Teresa Bendito honored by state conservation organization for leadership in civic engagement
One of the remarkable emerging community leaders in the Wenatchee Valley is Teresa Bendito-Zepeda, who is prime organizer of the Parque Padrinos, a group of more than 100 neighbors in South Wenatchee dedicated to making sure that the redeveloped Kiwanis Methow Park is fully programmed and cared for.
I stand in awe of this 20-something young woman who is dedicated to building a better community, building bridges between not only Latinos and Anglos in our valley but also folks of all ages and backgrounds.
Last Thursday, Teresa was one of three outstanding young leaders from the state who were honored with the Forward award by the Washington Wildlife and Recreation Coalition at the Westin Hotel in Seattle. The bipartisan organization was launched by former governors Dan Evans and the late Mike Lowry in 1989 and in 30 years it has created common ground that is desperately needed these days. We all have a stake in clean air and water, healthy habitat for fish and wildlife and recreation opportunities for everyone.
Teresa, who learned civic engagement from her parents and is part of a family of highly involved individuals, has been instrumental in fostering a newfound sense of involvement and engagement by the folks in South Wenatchee in civic affairs through her work with the Parque Padrinos. Her mother, Teresa Zepeda, has been another instrumental player in the Kiwanis Methow Park effort.
The younger Teresa is a wonderful example of a servant leader. She is humble and unfailingly credits everyone around her for any honors that she receives. What’s important to her is helping community members connect with each other in meaningful ways. Communities are built on relationships and she has proven to have a mastery far beyond her years.
The Trust for Public Land led the civic engagement effort for Kiwanis Methow Park, and they engaged Teresa to help guide that effort. Cary Simmons, the northwest director of the Parks for People Program at TPL in Seattle, has told me that his organization has learned many lessons from Teresa, her mother and the Parque Padrinos. Finding creative ways to engage with the community and supporting the organic development of a community vision is something that will be used nationally.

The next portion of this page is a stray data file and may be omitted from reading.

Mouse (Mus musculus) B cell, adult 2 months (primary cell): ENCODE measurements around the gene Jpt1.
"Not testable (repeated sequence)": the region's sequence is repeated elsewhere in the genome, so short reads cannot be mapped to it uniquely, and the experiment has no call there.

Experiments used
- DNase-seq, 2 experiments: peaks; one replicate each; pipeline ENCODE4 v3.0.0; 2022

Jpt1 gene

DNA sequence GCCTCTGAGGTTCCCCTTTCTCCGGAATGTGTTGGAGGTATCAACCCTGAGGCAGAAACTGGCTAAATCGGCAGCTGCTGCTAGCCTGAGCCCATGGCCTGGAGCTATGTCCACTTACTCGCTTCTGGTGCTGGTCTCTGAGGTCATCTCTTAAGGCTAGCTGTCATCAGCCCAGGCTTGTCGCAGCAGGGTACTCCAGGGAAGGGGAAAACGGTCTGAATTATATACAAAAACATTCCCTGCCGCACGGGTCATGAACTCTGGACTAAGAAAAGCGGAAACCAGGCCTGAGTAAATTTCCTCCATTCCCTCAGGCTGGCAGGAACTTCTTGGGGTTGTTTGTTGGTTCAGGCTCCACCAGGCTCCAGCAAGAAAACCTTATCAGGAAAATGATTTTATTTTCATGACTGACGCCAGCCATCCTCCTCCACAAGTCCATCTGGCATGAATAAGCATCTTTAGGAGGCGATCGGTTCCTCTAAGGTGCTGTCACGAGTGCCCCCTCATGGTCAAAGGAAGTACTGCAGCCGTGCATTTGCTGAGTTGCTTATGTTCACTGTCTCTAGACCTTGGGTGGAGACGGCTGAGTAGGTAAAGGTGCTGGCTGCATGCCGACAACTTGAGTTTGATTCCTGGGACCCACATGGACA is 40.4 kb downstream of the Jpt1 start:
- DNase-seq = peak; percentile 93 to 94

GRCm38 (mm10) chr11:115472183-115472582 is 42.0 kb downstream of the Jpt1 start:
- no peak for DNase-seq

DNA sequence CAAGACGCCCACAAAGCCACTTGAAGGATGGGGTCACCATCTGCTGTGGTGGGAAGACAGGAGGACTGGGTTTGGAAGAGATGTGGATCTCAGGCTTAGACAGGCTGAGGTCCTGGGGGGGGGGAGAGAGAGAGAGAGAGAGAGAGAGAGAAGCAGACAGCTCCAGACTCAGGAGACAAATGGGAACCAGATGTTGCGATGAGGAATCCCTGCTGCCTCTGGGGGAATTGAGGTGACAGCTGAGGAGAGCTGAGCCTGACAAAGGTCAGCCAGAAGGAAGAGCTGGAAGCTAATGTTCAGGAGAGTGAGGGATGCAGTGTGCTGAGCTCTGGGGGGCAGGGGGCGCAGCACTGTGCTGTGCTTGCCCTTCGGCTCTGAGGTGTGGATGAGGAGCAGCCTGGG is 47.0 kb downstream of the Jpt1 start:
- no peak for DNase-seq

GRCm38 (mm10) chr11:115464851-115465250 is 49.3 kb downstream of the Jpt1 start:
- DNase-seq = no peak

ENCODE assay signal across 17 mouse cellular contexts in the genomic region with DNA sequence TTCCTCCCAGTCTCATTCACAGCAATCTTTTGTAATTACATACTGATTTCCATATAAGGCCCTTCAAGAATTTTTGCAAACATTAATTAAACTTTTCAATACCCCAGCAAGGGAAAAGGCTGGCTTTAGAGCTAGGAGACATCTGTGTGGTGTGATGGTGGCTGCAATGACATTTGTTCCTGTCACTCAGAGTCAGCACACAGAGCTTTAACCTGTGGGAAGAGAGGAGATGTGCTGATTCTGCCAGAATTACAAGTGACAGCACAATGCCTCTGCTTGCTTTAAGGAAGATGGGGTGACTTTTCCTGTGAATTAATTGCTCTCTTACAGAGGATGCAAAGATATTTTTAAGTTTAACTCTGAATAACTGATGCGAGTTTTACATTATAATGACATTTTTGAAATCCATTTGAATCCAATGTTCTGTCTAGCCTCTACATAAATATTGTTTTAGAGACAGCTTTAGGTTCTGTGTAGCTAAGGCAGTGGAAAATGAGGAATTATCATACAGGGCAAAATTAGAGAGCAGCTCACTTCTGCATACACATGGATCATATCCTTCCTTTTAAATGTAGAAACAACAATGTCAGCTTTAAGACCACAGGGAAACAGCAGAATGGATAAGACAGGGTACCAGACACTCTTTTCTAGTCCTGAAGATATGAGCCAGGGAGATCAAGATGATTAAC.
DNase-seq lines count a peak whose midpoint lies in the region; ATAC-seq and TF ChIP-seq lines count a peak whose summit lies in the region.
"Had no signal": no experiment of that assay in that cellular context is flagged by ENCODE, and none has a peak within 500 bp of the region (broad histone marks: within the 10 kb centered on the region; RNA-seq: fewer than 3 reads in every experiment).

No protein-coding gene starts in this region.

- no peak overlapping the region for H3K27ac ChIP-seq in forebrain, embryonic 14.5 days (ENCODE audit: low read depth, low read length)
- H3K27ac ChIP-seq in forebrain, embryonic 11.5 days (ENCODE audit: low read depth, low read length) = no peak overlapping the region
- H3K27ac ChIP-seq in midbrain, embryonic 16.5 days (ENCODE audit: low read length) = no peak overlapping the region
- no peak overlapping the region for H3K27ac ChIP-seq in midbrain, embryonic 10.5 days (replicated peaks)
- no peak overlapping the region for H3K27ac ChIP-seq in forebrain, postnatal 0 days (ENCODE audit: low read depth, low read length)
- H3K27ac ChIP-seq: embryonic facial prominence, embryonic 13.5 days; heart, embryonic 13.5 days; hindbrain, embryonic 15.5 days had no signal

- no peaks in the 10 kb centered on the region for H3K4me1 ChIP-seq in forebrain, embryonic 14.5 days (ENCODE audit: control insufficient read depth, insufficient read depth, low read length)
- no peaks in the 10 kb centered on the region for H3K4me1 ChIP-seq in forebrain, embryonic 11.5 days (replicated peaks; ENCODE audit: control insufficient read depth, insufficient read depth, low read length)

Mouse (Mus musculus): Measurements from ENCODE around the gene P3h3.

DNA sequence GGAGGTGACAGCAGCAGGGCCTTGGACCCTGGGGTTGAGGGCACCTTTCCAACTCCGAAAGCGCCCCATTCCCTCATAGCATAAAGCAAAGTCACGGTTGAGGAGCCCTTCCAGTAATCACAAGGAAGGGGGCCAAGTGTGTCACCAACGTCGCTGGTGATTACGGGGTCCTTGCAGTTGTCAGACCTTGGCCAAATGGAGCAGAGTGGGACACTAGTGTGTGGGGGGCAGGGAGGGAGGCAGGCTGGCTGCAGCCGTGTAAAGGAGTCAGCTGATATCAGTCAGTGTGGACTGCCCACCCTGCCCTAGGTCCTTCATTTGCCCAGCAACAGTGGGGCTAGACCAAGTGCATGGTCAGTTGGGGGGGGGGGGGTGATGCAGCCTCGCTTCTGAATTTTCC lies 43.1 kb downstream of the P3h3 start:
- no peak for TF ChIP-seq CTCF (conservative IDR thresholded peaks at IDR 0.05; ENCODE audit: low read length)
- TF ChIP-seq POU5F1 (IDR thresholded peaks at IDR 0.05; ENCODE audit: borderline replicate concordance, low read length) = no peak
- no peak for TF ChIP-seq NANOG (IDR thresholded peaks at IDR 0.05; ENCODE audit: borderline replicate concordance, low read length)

When Teresa was honored in Seattle, an event that drew hundreds of individuals from all over the state, the Wenatchee Valley was well represented. Chelan County Commissioner Bob Bugert was there, as well as Columbia Valley Community Health CEO David Olson, Wenatchee Mayor Frank Kuntz and her entire family.
Teresa has played an instrumental role in fostering a greater sense of belonging and engagement by the neighbors in South Wenatchee. We are stronger as a community and a valley when we tap into the strengths of as many people as possible in these kinds of projects.
I couldn’t be prouder of Teresa, her mother and their entire family. They demonstrate what it means to be fully engaged in building community. Teresa’s enthusiasm, quiet manner and grace is refreshing and greatly needed here in the valley.
There are many more young and talented leaders in our midst. We must find more ways to let them apply their formidable talents to the challenges facing us.